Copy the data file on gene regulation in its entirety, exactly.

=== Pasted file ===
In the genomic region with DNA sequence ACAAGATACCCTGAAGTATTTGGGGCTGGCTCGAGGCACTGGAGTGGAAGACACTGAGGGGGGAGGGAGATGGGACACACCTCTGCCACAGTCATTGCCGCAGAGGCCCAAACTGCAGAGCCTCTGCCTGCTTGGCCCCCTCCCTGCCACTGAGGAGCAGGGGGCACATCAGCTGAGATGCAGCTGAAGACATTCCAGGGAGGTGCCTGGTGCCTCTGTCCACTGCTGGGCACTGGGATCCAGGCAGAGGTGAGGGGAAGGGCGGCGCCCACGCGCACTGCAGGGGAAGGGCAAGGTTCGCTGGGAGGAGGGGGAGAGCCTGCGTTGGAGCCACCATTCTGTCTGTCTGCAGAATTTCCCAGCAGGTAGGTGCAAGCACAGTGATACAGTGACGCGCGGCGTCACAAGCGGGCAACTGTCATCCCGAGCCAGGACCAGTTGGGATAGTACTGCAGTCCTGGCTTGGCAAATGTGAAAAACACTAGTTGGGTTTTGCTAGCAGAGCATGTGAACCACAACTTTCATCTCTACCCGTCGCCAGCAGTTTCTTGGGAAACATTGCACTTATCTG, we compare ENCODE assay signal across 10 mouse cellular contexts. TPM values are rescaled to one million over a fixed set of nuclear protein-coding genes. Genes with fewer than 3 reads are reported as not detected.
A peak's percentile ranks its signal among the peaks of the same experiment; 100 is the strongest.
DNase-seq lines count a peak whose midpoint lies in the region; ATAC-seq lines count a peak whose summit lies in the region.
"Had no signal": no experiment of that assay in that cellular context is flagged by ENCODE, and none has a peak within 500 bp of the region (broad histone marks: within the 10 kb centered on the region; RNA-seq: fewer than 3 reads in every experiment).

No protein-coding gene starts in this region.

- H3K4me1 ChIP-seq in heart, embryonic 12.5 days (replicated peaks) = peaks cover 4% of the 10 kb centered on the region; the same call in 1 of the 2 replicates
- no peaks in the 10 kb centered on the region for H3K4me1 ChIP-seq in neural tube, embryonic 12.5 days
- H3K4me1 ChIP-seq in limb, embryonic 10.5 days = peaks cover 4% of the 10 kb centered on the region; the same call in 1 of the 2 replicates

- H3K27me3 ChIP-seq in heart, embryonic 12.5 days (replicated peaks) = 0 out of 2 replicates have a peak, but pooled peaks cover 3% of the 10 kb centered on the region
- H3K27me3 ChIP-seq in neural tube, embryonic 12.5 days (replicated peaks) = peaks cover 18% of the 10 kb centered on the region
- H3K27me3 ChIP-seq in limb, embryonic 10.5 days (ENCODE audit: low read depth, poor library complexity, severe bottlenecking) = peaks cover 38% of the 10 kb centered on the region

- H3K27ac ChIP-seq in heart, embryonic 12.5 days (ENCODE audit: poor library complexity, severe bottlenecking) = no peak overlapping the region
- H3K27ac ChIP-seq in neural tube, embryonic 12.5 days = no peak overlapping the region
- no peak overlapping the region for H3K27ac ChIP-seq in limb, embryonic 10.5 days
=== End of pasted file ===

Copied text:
In the genomic region with DNA sequence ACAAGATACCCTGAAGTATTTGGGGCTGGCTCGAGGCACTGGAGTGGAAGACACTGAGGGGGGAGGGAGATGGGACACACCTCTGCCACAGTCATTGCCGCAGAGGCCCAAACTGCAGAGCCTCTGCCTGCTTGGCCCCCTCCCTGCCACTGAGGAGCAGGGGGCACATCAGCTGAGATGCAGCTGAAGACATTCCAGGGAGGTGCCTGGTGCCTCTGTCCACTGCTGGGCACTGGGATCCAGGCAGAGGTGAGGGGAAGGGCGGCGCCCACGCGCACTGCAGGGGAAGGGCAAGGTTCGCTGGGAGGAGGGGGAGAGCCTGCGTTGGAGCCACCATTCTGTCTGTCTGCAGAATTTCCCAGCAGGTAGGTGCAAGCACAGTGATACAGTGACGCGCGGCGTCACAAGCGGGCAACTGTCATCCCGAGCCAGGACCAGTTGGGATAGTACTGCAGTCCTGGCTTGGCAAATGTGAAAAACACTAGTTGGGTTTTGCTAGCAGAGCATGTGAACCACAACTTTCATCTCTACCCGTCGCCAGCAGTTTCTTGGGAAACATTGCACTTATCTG, we compare ENCODE assay signal across 10 mouse cellular contexts. TPM values are rescaled to one million over a fixed set of nuclear protein-coding genes. Genes with fewer than 3 reads are reported as not detected.
A peak's percentile ranks its signal among the peaks of the same experiment; 100 is the strongest.
DNase-seq lines count a peak whose midpoint lies in the region; ATAC-seq lines count a peak whose summit lies in the region.
"Had no signal": no experiment of that assay in that cellular context is flagged by ENCODE, and none has a peak within 500 bp of the region (broad histone marks: within the 10 kb centered on the region; RNA-seq: fewer than 3 reads in every experiment).

No protein-coding gene starts in this region.

- H3K4me1 ChIP-seq in heart, embryonic 12.5 days (replicated peaks) = peaks cover 4% of the 10 kb centered on the region; the same call in 1 of the 2 replicates
- no peaks in the 10 kb centered on the region for H3K4me1 ChIP-seq in neural tube, embryonic 12.5 days
- H3K4me1 ChIP-seq in limb, embryonic 10.5 days = peaks cover 4% of the 10 kb centered on the region; the same call in 1 of the 2 replicates

- H3K27me3 ChIP-seq in heart, embryonic 12.5 days (replicated peaks) = 0 out of 2 replicates have a peak, but pooled peaks cover 3% of the 10 kb centered on the region
- H3K27me3 ChIP-seq in neural tube, embryonic 12.5 days (replicated peaks) = peaks cover 18% of the 10 kb centered on the region
- H3K27me3 ChIP-seq in limb, embryonic 10.5 days (ENCODE audit: low read depth, poor library complexity, severe bottlenecking) = peaks cover 38% of the 10 kb centered on the region

- H3K27ac ChIP-seq in heart, embryonic 12.5 days (ENCODE audit: poor library complexity, severe bottlenecking) = no peak overlapping the region
- H3K27ac ChIP-seq in neural tube, embryonic 12.5 days = no peak overlapping the region
- no peak overlapping the region for H3K27ac ChIP-seq in limb, embryonic 10.5 days